The acid-base disturbances in Canine Parvoviral Enteritis (CPV) are not well described. In addition the mechanisms causing these perturbations have not been fully elucidated. The purpose of this study was to assess acid-base changes in puppies suffering from Canine Parvoviral Enteritis (CPV) using a Modified Strong Ion Model (SIM). The hypothesis of this study was that severe acid-base disturbances would be present and that the SIM would provide patho-mechanistic insights that would not be fully appreciated by the Henderson-Hasselbalch model. The study retrospectively analysed data obtained from 42 puppies with confirmed CPV and 12 healthy controls. The CPV group had been allocated a clinical score to allow classification of the data according to clinical severity. The effects of changes in free water, chloride, lactate, albumin and phosphate were calculated using a modification of the base excess algorithm. The data for each of these variables was compared to the control group. When the data were summated for each patient and correlated to each individual component, the most important contributor to the metabolic acid-base changes according to SIM was chloride (P < 0.001). Severely affected animals tended to have a hypochloraemic alkalosis, whereas mildly effected puppies had a hyperchloraemic acidosis (P = 0.0023). In conclusion the acid base disturbances in CPV are multifactorial and complex and the SIM provides more information regarding the origin of these changes.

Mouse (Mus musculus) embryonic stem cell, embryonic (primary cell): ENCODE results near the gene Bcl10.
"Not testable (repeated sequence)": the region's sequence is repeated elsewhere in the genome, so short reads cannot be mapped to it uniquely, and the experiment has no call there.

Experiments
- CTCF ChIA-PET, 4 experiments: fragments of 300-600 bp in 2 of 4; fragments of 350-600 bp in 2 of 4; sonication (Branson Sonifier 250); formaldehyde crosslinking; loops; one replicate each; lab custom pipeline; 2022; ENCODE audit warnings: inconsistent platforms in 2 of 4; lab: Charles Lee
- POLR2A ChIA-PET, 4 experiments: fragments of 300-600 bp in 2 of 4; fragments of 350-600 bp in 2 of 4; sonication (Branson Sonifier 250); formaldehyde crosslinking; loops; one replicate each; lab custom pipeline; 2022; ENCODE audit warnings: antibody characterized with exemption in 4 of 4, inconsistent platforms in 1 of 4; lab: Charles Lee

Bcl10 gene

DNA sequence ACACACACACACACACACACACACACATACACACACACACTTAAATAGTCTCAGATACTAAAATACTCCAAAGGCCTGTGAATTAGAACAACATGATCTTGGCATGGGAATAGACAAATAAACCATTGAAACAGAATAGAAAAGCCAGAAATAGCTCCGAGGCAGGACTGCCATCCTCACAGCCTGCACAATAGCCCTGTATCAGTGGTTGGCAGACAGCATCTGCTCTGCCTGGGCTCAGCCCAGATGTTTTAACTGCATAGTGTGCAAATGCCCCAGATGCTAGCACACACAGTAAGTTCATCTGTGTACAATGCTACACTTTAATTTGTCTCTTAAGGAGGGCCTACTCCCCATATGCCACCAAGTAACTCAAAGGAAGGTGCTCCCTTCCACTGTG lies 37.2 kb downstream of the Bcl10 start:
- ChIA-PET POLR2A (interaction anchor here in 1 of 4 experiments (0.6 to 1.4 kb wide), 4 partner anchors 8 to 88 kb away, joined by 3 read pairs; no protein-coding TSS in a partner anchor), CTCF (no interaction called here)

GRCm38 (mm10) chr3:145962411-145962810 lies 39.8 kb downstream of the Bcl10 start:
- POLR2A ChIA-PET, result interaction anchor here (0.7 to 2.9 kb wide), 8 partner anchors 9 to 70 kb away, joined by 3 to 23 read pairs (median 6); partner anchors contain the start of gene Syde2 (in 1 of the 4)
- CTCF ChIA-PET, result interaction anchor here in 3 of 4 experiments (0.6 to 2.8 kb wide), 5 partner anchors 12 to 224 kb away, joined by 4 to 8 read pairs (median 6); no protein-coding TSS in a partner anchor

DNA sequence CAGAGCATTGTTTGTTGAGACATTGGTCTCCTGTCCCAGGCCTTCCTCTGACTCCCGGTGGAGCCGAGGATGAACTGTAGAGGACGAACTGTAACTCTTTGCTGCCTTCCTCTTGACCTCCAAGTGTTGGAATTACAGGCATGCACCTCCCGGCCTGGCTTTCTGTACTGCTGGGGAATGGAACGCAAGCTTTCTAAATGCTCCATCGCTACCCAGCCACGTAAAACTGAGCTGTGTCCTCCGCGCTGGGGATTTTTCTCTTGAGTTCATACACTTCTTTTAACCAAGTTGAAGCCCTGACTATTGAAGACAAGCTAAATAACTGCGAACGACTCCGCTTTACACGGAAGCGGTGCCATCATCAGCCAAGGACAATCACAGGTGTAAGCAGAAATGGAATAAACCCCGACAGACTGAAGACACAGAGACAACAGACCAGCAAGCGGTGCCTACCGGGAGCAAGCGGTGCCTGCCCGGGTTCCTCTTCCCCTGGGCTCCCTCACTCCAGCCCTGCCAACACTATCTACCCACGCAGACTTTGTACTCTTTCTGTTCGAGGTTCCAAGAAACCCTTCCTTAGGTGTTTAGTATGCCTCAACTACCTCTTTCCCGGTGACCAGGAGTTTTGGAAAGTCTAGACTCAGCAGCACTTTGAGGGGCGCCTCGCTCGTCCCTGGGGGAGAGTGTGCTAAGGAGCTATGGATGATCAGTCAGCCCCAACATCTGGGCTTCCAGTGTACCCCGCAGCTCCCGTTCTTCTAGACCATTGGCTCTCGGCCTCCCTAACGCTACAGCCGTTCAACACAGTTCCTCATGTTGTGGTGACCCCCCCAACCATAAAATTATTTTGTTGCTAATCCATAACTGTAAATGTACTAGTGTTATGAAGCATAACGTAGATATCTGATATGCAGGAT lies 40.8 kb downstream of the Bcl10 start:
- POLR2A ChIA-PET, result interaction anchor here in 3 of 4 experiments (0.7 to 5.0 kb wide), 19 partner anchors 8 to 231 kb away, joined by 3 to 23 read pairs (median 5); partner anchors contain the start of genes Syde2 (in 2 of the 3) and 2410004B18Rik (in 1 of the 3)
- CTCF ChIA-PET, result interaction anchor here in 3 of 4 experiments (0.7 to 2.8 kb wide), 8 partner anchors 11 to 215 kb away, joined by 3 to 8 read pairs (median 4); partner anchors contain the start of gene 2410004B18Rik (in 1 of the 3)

Dissertation (MMedVet)--University of Pretoria, 2013.